Obama’s ‘schizophrenic’ pot policy assailed

The chairman of a House committee took aim Tuesday at the Obama administration’s “schizophrenic approach” to marijuana policy, saying the White House is sending mixed signals on legalization.

Rep. John Mica (R-Fla.) seized on what were seen by many as conflicting statements from President Obama and his Office of National Drug Control Policy. At a hearing before the House Oversight Committee’s subpanel on Government Operations, Mica argued that the government’s “Just Say No” stance on drugs had been muddled.

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“Now it’s gone to ‘Just Say Maybe,’ or ‘Just Go Ahead,’ ” Mica said, after describing the evolving policy as a “schizophrenic approach to where we are and where we are going.”

His remarks follow testimony from Michael Botticelli, deputy director of the Office of National Drug Control, who maintained that the White House has consistently opposed legalization efforts in states like Colorado and Washington.

“This administration has been consistent in its opposition to attempts to legalize marijuana and other drugs,” Botticelli testified.  “And while voters in Colorado and Washington voted to legalize the sale and distribution of marijuana in their states, the vote does not change the negative public health consequences of marijuana.” 

The remarks appear to contradict statements made by Obama in a recent New Yorker magazine article, which quoted him as saying he believes marijuana is no more dangerous than alcohol. He also said in the article it was “important” that the legalization of the drug in states “go forward” because it would prevent unfair penalties for some users.

White House press secretary Jay Carney later said the president sees marijuana as “a bad habit and a vice," and said Obama was concerned about "the disparities in the prosecution of our drug laws."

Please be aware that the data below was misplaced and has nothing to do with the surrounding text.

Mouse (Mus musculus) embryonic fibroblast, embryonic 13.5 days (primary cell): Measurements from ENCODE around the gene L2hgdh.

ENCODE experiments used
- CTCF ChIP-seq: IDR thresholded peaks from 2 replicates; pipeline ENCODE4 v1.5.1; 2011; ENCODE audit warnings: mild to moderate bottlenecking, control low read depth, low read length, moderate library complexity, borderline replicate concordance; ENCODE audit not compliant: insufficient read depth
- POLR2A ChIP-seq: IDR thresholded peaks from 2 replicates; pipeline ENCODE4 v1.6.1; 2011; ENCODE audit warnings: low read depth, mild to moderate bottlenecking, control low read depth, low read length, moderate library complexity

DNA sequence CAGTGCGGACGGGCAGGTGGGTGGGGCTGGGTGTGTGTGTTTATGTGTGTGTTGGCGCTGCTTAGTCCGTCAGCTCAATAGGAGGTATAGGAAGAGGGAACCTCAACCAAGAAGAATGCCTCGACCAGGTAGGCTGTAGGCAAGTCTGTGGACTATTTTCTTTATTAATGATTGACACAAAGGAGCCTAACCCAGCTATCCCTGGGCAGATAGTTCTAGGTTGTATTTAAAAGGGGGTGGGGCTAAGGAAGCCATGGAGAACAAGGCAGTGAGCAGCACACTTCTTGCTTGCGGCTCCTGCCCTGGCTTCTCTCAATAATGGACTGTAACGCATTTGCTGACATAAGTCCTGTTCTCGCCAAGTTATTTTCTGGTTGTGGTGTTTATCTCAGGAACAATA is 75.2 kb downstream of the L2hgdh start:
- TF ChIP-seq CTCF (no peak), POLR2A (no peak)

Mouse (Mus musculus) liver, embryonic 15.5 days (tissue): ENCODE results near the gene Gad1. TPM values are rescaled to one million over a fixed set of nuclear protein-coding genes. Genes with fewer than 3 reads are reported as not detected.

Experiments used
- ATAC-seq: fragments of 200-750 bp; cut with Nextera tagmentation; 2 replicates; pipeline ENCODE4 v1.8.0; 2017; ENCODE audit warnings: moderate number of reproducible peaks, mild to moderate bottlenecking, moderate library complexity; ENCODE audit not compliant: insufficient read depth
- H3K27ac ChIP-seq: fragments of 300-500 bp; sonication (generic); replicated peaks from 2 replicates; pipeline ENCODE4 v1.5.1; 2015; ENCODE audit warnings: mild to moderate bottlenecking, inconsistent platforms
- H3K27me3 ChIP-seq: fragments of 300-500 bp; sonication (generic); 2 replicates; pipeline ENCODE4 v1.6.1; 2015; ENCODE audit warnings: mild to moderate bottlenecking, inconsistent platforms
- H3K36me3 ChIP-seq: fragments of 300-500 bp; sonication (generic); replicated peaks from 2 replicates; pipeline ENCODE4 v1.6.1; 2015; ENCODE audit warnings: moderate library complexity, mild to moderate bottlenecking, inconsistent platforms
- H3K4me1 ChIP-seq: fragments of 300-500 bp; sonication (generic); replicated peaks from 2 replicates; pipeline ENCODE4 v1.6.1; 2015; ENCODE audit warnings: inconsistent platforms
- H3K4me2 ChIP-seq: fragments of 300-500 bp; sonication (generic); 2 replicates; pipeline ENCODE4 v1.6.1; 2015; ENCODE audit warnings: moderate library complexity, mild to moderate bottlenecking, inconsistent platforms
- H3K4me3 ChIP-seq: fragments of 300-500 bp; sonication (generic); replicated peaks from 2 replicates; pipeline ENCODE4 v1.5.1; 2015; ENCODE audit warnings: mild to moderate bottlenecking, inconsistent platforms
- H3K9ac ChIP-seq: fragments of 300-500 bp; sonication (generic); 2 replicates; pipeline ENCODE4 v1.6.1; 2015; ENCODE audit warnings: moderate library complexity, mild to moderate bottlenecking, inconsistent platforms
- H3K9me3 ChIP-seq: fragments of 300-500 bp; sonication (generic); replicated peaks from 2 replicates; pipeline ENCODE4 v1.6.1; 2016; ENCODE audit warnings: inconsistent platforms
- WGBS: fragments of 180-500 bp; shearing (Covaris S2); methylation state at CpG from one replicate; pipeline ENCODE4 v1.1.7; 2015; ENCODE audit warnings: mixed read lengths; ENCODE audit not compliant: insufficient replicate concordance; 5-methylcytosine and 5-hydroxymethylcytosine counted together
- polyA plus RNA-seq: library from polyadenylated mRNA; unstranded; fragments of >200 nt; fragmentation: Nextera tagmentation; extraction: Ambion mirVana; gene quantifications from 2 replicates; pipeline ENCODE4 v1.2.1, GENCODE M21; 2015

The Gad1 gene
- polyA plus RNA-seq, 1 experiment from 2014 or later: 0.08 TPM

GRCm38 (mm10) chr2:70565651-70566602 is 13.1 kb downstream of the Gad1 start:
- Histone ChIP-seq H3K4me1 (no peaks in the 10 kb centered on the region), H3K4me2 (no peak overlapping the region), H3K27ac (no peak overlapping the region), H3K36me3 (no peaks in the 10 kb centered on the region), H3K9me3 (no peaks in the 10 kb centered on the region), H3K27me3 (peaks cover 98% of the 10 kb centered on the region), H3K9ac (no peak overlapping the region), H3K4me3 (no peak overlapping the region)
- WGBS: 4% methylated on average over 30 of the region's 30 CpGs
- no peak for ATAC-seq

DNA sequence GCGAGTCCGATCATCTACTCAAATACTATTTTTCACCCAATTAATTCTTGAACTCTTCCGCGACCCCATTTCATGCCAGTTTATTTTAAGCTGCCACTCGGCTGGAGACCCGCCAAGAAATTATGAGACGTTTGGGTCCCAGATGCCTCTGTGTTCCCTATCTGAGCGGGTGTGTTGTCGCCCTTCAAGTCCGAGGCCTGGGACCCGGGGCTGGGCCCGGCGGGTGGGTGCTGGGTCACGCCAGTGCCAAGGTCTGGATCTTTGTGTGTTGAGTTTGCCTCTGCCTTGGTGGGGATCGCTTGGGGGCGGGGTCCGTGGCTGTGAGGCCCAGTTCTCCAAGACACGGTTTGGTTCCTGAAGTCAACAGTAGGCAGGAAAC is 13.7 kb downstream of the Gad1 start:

Several Democrats voiced similar concerns at Tuesday’s hearing. Rep. Elijah Cummings (D-Md.) and others pointed to research showing that enforcement of marijuana laws overwhelmingly targeted low-income neighborhoods and black youths.

“Middle class kids don’t get locked up for smoking pot — poor kids do,” said Cummings, who noted he has seen the phenomenon play out in his home district. “I live in a neighborhood where "The Wire" was filmed.”

Reps. Earl Blumenauer (D-Ore.) and Steve Cohen (D-Tenn.) grilled Botticelli on the current federal policy, which lists marijuana as a Schedule 1 drug — the same classification as LSD and heroin.

According to the government's drug classification for marijuana, it is considered more dangerous than cocaine or methamphetamine, which are considered Schedule II drugs. 

Botticelli declined to answer questions about which drugs are most dangerous, prompting harsh words from Blumenauer, who is behind a push to remove pot from the list of Schedule I drugs.

“If a professional like you cannot answer clearly that meth is more dangerous than marijuana — which every kid on the street knows, which every parent knows — if you can’t answer that, then maybe that’s why we’re failing to educate people about the danger," he said.